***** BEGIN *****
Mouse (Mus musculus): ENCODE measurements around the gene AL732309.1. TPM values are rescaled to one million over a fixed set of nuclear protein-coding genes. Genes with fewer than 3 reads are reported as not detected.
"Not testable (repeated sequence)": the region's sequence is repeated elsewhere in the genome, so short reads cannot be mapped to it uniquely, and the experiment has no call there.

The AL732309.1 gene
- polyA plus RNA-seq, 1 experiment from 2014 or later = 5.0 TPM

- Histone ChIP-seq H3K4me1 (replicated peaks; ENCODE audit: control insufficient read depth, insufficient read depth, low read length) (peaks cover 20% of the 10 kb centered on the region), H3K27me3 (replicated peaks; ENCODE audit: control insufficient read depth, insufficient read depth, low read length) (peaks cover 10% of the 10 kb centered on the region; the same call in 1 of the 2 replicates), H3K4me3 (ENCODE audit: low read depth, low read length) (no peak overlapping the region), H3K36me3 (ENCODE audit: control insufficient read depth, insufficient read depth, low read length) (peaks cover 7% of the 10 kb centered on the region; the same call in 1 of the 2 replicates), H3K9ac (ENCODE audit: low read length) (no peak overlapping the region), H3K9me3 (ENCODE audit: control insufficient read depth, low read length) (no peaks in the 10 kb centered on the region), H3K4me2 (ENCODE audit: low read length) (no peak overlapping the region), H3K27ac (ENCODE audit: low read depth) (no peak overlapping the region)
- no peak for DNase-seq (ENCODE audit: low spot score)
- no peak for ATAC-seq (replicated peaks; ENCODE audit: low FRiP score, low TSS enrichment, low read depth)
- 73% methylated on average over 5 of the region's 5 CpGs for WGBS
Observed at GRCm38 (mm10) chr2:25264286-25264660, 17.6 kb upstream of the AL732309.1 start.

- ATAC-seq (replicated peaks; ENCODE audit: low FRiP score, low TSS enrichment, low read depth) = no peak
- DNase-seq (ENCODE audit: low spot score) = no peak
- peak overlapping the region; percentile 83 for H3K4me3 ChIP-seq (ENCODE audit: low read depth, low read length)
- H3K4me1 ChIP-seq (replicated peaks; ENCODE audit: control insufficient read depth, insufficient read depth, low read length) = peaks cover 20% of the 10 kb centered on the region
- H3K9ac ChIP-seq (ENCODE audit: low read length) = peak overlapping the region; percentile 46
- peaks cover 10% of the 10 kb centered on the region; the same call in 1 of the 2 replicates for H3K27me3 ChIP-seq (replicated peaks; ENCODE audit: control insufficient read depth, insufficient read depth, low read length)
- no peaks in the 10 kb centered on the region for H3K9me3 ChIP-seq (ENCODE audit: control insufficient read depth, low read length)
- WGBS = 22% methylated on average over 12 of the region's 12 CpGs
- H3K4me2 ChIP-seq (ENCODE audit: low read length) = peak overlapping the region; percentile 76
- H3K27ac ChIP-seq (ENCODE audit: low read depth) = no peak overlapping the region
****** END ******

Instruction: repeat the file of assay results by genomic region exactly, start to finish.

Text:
Mouse (Mus musculus): ENCODE measurements around the gene AL732309.1. TPM values are rescaled to one million over a fixed set of nuclear protein-coding genes. Genes with fewer than 3 reads are reported as not detected.
"Not testable (repeated sequence)": the region's sequence is repeated elsewhere in the genome, so short reads cannot be mapped to it uniquely, and the experiment has no call there.

The AL732309.1 gene
- polyA plus RNA-seq, 1 experiment from 2014 or later = 5.0 TPM

- Histone ChIP-seq H3K4me1 (replicated peaks; ENCODE audit: control insufficient read depth, insufficient read depth, low read length) (peaks cover 20% of the 10 kb centered on the region), H3K27me3 (replicated peaks; ENCODE audit: control insufficient read depth, insufficient read depth, low read length) (peaks cover 10% of the 10 kb centered on the region; the same call in 1 of the 2 replicates), H3K4me3 (ENCODE audit: low read depth, low read length) (no peak overlapping the region), H3K36me3 (ENCODE audit: control insufficient read depth, insufficient read depth, low read length) (peaks cover 7% of the 10 kb centered on the region; the same call in 1 of the 2 replicates), H3K9ac (ENCODE audit: low read length) (no peak overlapping the region), H3K9me3 (ENCODE audit: control insufficient read depth, low read length) (no peaks in the 10 kb centered on the region), H3K4me2 (ENCODE audit: low read length) (no peak overlapping the region), H3K27ac (ENCODE audit: low read depth) (no peak overlapping the region)
- no peak for DNase-seq (ENCODE audit: low spot score)
- no peak for ATAC-seq (replicated peaks; ENCODE audit: low FRiP score, low TSS enrichment, low read depth)
- 73% methylated on average over 5 of the region's 5 CpGs for WGBS
Observed at GRCm38 (mm10) chr2:25264286-25264660, 17.6 kb upstream of the AL732309.1 start.

- ATAC-seq (replicated peaks; ENCODE audit: low FRiP score, low TSS enrichment, low read depth) = no peak
- DNase-seq (ENCODE audit: low spot score) = no peak
- peak overlapping the region; percentile 83 for H3K4me3 ChIP-seq (ENCODE audit: low read depth, low read length)
- H3K4me1 ChIP-seq (replicated peaks; ENCODE audit: control insufficient read depth, insufficient read depth, low read length) = peaks cover 20% of the 10 kb centered on the region
- H3K9ac ChIP-seq (ENCODE audit: low read length) = peak overlapping the region; percentile 46
- peaks cover 10% of the 10 kb centered on the region; the same call in 1 of the 2 replicates for H3K27me3 ChIP-seq (replicated peaks; ENCODE audit: control insufficient read depth, insufficient read depth, low read length)
- no peaks in the 10 kb centered on the region for H3K9me3 ChIP-seq (ENCODE audit: control insufficient read depth, low read length)
- WGBS = 22% methylated on average over 12 of the region's 12 CpGs
- H3K4me2 ChIP-seq (ENCODE audit: low read length) = peak overlapping the region; percentile 76
- H3K27ac ChIP-seq (ENCODE audit: low read depth) = no peak overlapping the region